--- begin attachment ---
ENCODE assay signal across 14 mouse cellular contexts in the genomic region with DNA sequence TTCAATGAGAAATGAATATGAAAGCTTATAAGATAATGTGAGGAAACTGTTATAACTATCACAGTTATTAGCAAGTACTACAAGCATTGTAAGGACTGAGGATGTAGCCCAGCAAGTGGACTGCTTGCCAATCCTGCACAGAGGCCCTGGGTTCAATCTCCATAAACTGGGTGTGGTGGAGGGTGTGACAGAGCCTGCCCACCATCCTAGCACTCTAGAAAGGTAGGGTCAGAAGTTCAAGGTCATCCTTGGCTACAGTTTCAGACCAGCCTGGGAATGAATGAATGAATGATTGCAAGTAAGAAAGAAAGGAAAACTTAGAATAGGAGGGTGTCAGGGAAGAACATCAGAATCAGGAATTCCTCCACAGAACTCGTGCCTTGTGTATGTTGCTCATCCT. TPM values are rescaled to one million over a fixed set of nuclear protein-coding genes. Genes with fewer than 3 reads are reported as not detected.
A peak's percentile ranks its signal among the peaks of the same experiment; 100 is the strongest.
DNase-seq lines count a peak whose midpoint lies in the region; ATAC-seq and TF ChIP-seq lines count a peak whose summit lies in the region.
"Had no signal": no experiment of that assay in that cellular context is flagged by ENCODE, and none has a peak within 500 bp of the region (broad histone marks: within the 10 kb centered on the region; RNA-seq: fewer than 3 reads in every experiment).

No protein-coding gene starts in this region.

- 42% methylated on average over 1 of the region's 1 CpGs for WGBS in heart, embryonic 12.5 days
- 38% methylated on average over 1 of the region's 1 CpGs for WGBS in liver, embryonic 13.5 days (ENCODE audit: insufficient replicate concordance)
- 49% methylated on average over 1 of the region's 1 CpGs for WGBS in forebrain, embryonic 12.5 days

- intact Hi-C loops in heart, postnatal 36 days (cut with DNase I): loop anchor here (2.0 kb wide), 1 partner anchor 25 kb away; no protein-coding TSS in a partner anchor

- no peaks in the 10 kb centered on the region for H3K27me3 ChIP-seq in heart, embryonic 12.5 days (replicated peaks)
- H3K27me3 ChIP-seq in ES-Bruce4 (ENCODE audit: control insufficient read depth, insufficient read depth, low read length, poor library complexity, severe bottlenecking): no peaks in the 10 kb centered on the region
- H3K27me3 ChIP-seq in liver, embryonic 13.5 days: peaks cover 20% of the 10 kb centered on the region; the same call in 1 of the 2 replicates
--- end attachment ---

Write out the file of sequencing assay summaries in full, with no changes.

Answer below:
ENCODE assay signal across 14 mouse cellular contexts in the genomic region with DNA sequence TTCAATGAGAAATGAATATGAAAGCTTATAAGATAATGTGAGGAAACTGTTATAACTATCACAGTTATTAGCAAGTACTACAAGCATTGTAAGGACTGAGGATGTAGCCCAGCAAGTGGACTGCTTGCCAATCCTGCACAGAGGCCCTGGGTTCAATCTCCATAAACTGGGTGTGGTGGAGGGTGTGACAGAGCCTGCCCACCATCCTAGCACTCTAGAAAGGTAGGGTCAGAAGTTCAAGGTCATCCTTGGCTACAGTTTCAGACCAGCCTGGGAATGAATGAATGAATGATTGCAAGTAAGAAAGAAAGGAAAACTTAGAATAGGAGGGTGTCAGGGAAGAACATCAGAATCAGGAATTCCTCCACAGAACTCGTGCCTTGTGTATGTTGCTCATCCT. TPM values are rescaled to one million over a fixed set of nuclear protein-coding genes. Genes with fewer than 3 reads are reported as not detected.
A peak's percentile ranks its signal among the peaks of the same experiment; 100 is the strongest.
DNase-seq lines count a peak whose midpoint lies in the region; ATAC-seq and TF ChIP-seq lines count a peak whose summit lies in the region.
"Had no signal": no experiment of that assay in that cellular context is flagged by ENCODE, and none has a peak within 500 bp of the region (broad histone marks: within the 10 kb centered on the region; RNA-seq: fewer than 3 reads in every experiment).

No protein-coding gene starts in this region.

- 42% methylated on average over 1 of the region's 1 CpGs for WGBS in heart, embryonic 12.5 days
- 38% methylated on average over 1 of the region's 1 CpGs for WGBS in liver, embryonic 13.5 days (ENCODE audit: insufficient replicate concordance)
- 49% methylated on average over 1 of the region's 1 CpGs for WGBS in forebrain, embryonic 12.5 days

- intact Hi-C loops in heart, postnatal 36 days (cut with DNase I): loop anchor here (2.0 kb wide), 1 partner anchor 25 kb away; no protein-coding TSS in a partner anchor

- no peaks in the 10 kb centered on the region for H3K27me3 ChIP-seq in heart, embryonic 12.5 days (replicated peaks)
- H3K27me3 ChIP-seq in ES-Bruce4 (ENCODE audit: control insufficient read depth, insufficient read depth, low read length, poor library complexity, severe bottlenecking): no peaks in the 10 kb centered on the region
- H3K27me3 ChIP-seq in liver, embryonic 13.5 days: peaks cover 20% of the 10 kb centered on the region; the same call in 1 of the 2 replicates